Depending on where the buyer got their money from for their deposit or the full purchase price (if they are a cash buyer) will depend upon whether you may need to ask for further proof to show from where the money has come. Be especially careful of large unexplained cash injections into a bank account without supporting evidence.

You may require, for example:

  • A letter from whoever gifted your money (e.g. the buyer’s parents have given money towards your deposit, won the lottery, left money in a will)
  • Further bank statements from the past months/years (to show how the buyer’s money has built up over time)
  • Evidence or receipts for gambling winnings, sale of shares or other large amounts of money in a buyer’s bank account

Politically Exposed Persons – Enhanced Due Diligence 

A politically exposed person (PEP) is an individual with a high profile political role, or who has been entrusted with a prominent public function. PEPs represent a higher risk for Estate Agents because they are more likely to become involved in financial crimes like money laundering or the financing of terrorism than other clients. They include:

  • Government Officials: Current or former officials appointed to domestic government positions, or positions in a foreign government. This may include heads of state or individuals working in executive, legislative, administrative, military, or judicial branches, in elected and unelected roles.
  • Political Party Officials: Senior officials appointed to roles in major political parties at home or in foreign countries.
  • Senior Executives: Individuals serving in senior executive roles, such as directors or board members, in government-owned commercial enterprises or international organizations – that is corporations, businesses, or other entities formed by or for the benefit of any such individuals.
  • Family Members: An immediate family member of a government or political official, or senior executive – meaning spouses, parents, siblings, children, and spouses’ parents and siblings.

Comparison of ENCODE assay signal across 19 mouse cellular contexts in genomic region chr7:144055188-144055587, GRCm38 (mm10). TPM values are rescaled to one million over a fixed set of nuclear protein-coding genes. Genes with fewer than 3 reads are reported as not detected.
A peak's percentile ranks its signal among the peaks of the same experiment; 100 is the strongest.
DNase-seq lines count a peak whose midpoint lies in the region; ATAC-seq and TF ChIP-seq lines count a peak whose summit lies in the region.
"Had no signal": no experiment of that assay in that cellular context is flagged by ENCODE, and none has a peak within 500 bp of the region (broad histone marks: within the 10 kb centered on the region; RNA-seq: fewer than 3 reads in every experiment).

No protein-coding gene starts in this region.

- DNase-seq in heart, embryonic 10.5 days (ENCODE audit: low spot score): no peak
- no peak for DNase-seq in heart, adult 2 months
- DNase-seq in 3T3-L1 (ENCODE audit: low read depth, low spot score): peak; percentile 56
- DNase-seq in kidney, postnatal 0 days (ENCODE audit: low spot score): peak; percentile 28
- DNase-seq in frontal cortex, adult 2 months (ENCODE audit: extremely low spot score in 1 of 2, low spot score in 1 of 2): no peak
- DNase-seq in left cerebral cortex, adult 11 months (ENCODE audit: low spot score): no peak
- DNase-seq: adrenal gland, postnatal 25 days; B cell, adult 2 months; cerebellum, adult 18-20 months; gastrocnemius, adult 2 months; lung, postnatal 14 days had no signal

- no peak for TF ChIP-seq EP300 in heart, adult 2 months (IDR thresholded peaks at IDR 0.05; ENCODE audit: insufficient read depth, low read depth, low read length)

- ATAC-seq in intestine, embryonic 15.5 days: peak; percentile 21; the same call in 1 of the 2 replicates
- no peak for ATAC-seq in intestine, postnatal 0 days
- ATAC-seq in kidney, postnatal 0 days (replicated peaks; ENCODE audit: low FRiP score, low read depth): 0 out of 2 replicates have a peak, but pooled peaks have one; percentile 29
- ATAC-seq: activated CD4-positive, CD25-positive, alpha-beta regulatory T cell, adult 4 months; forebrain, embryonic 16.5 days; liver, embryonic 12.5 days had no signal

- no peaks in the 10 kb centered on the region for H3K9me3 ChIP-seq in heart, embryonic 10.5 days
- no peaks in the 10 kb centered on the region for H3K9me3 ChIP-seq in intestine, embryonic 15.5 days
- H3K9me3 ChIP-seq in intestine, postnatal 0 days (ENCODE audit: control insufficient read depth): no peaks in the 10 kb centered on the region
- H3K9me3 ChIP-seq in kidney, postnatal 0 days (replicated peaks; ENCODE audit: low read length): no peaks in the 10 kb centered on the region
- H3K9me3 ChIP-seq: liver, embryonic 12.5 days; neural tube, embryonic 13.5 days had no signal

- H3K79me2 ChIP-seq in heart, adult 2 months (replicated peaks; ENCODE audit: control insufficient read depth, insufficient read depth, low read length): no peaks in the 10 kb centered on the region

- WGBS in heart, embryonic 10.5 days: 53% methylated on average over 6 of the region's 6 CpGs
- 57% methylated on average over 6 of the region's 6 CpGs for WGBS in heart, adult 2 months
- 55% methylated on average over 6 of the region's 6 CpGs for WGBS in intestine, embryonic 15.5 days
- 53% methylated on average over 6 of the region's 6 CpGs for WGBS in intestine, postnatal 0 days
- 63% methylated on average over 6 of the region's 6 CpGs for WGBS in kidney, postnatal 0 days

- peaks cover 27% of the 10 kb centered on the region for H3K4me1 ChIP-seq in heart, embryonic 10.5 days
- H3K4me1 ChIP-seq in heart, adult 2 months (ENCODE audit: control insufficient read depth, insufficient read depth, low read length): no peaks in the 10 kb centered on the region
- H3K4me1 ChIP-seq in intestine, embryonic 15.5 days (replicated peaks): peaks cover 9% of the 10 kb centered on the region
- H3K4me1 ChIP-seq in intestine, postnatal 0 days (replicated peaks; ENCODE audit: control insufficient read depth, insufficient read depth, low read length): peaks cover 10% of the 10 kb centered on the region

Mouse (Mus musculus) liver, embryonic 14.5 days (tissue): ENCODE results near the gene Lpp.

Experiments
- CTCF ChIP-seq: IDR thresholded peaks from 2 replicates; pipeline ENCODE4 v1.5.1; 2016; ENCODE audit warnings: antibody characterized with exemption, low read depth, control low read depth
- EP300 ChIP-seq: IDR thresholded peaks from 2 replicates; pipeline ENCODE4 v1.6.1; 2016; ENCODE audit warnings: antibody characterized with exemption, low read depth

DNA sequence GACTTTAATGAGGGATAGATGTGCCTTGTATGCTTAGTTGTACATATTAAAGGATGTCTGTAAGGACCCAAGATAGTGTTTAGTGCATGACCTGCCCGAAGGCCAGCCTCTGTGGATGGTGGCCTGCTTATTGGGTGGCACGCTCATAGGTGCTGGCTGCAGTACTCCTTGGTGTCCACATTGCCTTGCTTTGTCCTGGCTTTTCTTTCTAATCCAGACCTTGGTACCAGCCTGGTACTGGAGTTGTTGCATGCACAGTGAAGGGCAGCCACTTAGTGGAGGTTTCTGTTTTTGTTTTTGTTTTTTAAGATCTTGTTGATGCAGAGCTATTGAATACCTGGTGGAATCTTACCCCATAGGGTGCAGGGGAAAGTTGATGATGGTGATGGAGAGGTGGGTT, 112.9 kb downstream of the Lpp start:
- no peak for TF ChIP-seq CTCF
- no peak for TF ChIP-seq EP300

PEP status does not predict criminal behaviour, but the additional risk exposure it brings means that you must apply additional AML measures when establishing a business relationship. It also means that you must conduct ongoing monitoring to ensure that they don’t miss a change in a PEP’s risk profile. PEP monitoring requirements are preventative in nature and should not be considered indicative of criminal behaviour. In other words, a PEP is not necessarily a money launderer it just means that you should take extra care when carrying out your due diligence.

You should always check if your customer is a PEP at the outset.

Money from Overseas

Whilst money from overseas is not necessarily indicative of money laundering it may mean that you should be especially diligent in respect of its source. You may need to request translated documents (for example contracts for the sale of land or bank statements). Be exceptionally careful when monies are being transferred from countries Financial Action Task Force (FATF) list of “Non-Cooperative Countries or Territories” (further details can be found on line).

Making Suspicious Activity Reports (SARs)

If any staff know or suspect a potential customer is engaged in money laundering, they must raise an internal report to your MLRO. Basic examples of suspicious activity include difficulty getting paperwork off the customer to complete due diligence checks, fake or incomplete paperwork, it difficultly establishing the beneficial owner or requests to pay via instalments in attempt to bring payments under the rental thresholds.

The MLRO will need to assess whether there are grounds to pass the report onto the National Crime Agency (NCA). The NCA will determine whether you can proceed with the transaction. 


For further information on regulatory compliance with AML or KYC why not contact one of Alexander JLO’s property specialists? We have been dealing with and assisting estate agents for decades and our unrivalled experience in this field will be of benefit to both you and your clients.